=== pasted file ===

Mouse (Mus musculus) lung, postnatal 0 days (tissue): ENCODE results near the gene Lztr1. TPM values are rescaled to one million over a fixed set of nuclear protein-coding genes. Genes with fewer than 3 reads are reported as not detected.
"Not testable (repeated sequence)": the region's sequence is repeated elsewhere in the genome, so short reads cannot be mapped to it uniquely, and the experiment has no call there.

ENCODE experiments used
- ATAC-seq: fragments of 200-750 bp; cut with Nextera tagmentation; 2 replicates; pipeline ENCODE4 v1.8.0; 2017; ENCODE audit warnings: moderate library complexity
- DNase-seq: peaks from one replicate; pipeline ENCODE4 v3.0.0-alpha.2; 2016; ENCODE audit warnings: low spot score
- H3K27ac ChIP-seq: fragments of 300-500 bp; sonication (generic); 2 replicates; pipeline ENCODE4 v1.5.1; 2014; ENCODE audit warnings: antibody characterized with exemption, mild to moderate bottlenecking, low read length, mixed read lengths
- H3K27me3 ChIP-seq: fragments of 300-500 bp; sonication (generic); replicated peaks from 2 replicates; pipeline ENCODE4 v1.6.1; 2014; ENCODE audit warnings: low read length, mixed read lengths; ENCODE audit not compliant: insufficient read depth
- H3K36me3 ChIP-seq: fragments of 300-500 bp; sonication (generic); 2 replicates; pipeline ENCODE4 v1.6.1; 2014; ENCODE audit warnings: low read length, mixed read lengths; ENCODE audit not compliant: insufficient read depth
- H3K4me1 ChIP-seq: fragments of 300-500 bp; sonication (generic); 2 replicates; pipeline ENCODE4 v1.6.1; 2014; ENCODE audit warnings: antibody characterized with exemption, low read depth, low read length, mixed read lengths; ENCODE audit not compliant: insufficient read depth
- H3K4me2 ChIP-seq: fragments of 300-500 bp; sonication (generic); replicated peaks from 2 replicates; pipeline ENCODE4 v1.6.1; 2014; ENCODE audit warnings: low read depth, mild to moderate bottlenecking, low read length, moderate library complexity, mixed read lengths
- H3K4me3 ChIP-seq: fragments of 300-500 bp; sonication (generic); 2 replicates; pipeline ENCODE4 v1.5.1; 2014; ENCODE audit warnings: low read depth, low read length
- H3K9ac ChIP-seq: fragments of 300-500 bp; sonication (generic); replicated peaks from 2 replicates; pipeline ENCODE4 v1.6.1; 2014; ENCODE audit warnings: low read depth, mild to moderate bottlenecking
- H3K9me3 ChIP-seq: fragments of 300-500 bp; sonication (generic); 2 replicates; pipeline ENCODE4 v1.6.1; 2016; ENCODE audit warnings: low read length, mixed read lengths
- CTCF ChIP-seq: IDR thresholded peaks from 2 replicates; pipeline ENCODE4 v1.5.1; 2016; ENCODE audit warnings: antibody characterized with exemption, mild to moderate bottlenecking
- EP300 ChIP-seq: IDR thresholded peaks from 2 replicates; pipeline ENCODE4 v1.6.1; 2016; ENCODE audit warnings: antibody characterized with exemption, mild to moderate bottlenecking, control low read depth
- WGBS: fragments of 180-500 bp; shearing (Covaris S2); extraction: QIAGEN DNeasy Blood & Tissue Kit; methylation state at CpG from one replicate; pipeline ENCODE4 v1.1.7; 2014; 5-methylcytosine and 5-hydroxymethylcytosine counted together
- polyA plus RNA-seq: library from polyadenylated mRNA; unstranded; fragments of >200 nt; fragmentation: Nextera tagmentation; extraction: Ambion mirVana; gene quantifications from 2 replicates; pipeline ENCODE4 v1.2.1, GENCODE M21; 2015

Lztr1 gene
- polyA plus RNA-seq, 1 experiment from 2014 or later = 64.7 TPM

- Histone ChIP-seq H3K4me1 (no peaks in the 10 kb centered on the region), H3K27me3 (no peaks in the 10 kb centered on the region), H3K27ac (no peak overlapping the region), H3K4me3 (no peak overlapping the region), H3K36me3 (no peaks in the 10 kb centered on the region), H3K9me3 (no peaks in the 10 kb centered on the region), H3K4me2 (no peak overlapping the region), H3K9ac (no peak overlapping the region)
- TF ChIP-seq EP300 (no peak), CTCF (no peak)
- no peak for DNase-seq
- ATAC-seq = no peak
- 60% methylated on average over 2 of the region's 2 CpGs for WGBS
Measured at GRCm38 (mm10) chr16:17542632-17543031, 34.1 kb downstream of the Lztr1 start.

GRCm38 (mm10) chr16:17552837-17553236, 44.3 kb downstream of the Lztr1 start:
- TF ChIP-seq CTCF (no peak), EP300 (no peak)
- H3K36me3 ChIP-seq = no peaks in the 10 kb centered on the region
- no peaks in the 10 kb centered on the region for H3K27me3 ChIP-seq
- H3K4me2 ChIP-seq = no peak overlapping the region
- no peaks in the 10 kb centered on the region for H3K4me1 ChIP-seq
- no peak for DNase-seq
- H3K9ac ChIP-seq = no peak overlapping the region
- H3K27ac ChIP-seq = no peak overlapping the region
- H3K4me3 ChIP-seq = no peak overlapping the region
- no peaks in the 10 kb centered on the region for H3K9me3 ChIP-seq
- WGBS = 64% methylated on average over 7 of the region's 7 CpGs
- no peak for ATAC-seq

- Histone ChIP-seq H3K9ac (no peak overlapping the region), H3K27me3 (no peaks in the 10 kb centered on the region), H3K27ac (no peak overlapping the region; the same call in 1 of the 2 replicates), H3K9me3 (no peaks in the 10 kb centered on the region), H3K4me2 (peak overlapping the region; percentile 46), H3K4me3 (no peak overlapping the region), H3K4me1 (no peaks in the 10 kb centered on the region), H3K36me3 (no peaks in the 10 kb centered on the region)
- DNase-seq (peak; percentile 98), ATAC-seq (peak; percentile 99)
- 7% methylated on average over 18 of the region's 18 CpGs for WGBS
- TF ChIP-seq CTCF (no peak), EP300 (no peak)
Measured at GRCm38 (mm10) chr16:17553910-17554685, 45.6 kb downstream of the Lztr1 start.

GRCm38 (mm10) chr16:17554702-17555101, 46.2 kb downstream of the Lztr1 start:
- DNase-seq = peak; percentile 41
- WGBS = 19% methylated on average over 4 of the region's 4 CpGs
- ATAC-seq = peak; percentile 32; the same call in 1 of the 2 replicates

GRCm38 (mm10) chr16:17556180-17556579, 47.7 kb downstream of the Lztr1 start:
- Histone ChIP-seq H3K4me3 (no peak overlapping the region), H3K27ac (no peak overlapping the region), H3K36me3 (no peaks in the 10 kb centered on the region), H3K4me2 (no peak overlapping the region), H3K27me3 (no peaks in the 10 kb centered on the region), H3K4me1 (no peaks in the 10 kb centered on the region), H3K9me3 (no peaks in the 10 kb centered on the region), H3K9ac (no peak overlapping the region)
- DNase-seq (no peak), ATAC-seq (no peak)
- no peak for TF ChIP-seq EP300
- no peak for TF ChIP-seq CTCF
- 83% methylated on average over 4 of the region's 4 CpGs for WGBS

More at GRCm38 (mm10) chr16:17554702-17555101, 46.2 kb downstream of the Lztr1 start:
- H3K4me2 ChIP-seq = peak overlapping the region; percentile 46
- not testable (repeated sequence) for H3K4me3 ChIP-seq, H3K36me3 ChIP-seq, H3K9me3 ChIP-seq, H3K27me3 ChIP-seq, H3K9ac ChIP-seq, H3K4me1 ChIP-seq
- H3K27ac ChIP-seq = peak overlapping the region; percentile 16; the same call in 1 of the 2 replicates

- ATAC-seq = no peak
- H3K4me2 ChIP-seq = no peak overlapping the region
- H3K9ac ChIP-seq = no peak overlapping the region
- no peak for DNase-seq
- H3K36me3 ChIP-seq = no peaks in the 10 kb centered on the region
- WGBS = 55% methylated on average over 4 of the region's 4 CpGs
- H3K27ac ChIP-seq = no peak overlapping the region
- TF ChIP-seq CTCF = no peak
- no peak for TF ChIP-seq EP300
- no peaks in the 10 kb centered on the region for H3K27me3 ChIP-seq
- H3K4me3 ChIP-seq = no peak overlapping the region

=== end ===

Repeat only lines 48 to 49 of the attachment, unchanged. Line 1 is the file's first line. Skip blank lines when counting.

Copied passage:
GRCm38 (mm10) chr16:17556180-17556579, 47.7 kb downstream of the Lztr1 start:
- Histone ChIP-seq H3K4me3 (no peak overlapping the region), H3K27ac (no peak overlapping the region), H3K36me3 (no peaks in the 10 kb centered on the region), H3K4me2 (no peak overlapping the region), H3K27me3 (no peaks in the 10 kb centered on the region), H3K4me1 (no peaks in the 10 kb centered on the region), H3K9me3 (no peaks in the 10 kb centered on the region), H3K9ac (no peak overlapping the region)